Senator Elizabeth Warren and Representative Alexandria Ocasio-Cortez have pulled out of next week’s New Yorker Festival, the star-studded annual event held by The New Yorker magazine, in solidarity with unionized editorial staff members, who are planning a digital picket line.
Ms. Warren, the Massachusetts Democrat who made an unsuccessful bid to be the Democratic presidential nominee, and Ms. Ocasio-Cortez, Democrat of New York, were scheduled to appear as keynote speakers on Monday night, the first night of the annual event. The New Yorker Union had planned a one-night picket for that same night, starting at 8 p.m.
In a Sept. 24 letter to the two politicians, the union asked them to reconsider their participation in light of its labor dispute with New Yorker management.
“The NewsGuild and The New Yorker Union are fighting for basic dignity on the job and we stand with them,” Ms. Warren and Ms. Ocasio-Cortez said in a joint statement to The New York Times. “We will not cross the picket line and attend the festival unless The New Yorker leadership agrees to the union’s demands — they should do so immediately.”
At the heart of the disagreement is a “just cause” proposal that The New Yorker Union wants included in its contract. “Just cause” is a common provision in union contracts that gives a standard that must be met for an employer to discipline or terminate employees.
Natalie Meade, a New Yorker editorial staffer and a unit chair of The New Yorker union, said that staff members felt they had no choice but to organize the Monday night picket.
“We don’t want to have to do these types of actions, but we feel like we have no voice because they are not hearing our pleas at the table,” she said.
Susan DeCarava, president of the NewsGuild of New York, which represents The New Yorker Union, said the planned appearances by Ms. Warren and Ms. Ocasio-Cortez seemed “deeply hypocritical,” given that the magazine champions progressive causes but has not reached an agreement with many of its workers.
“We couldn’t stomach it going forward without people knowing The New Yorker talks the talk, but it’s having problems walking the walk,” Ms. DeCarava said in an interview.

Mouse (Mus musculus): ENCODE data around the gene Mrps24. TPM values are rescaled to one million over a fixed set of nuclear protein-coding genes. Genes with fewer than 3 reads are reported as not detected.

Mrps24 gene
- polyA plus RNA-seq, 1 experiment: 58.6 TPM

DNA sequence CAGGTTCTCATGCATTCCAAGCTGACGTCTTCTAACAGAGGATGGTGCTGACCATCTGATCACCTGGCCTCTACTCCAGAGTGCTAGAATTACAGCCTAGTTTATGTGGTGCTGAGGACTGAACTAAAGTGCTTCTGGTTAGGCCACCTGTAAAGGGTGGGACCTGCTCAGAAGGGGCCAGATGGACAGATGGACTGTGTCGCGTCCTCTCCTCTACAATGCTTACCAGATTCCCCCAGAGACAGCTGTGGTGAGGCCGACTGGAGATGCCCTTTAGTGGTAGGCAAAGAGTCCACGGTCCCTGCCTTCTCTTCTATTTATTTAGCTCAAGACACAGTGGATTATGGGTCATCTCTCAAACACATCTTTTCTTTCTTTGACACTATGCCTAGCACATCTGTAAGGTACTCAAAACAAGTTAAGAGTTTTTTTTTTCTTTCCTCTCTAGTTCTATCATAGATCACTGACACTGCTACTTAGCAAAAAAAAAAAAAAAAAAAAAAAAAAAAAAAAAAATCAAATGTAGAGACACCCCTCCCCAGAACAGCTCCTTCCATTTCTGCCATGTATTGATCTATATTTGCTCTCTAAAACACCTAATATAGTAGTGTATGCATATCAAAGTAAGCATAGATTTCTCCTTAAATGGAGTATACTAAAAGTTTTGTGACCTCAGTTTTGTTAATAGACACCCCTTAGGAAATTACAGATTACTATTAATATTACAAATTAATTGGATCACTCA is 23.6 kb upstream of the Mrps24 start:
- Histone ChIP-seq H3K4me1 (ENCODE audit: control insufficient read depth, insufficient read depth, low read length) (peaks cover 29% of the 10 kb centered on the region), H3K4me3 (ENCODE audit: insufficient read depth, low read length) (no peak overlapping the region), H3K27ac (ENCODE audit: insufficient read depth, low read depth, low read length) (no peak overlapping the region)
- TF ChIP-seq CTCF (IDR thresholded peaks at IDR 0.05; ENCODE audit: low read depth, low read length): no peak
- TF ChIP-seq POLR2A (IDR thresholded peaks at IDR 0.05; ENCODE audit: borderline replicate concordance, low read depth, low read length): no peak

A spokeswoman for The New Yorker, which has been led by the editor David Remnick since 1998, said that the publication was eager to reach a fair agreement with the union.
“Like many other media outlets, The New Yorker strongly believes that its editorial standards should not be determined by arbitrators outside of The New Yorker, and we look forward to our continued discussions regarding just cause in the context of bargaining,” the spokeswoman said in a statement.
Those who had bought tickets for the virtual event with Ms. Warren and Ms. Ocasio-Cortez were notified Wednesday that they would receive refunds, the spokeswoman added.
In 2018, more than 100 New Yorker staff members — including fact checkers and copy editors, but not the magazine’s writers — announced that they were forming a union, part of a wave of organizing at media publications of all sizes. The New Yorker union was recognized by the magazine in July of that year, but it has so far been unable to reach an agreement with management on a contract.
In an internal email sent to staff on Tuesday that was obtained by The Times, New Yorker leaders said the union’s action “undermines the hard work of your colleagues on the Festival.”
“We know that the staff ultimately wants to make this institution stronger, that a robust future for The New Yorker is in all of our interests,” the email from The New Yorker management bargaining committee said. “We ask that, whatever our differences, we take our common goals to heart as we bargain toward an agreement.”
Because of the pandemic, The New Yorker Festival is being held online for the first time in its 21-year history. It will run Oct. 5 to 11. Scheduled guests include Fiona Apple, Margaret Atwood, Dr. Anthony Fauci, Ethan Hawke, Jerry Seinfeld and Yo-Yo Ma.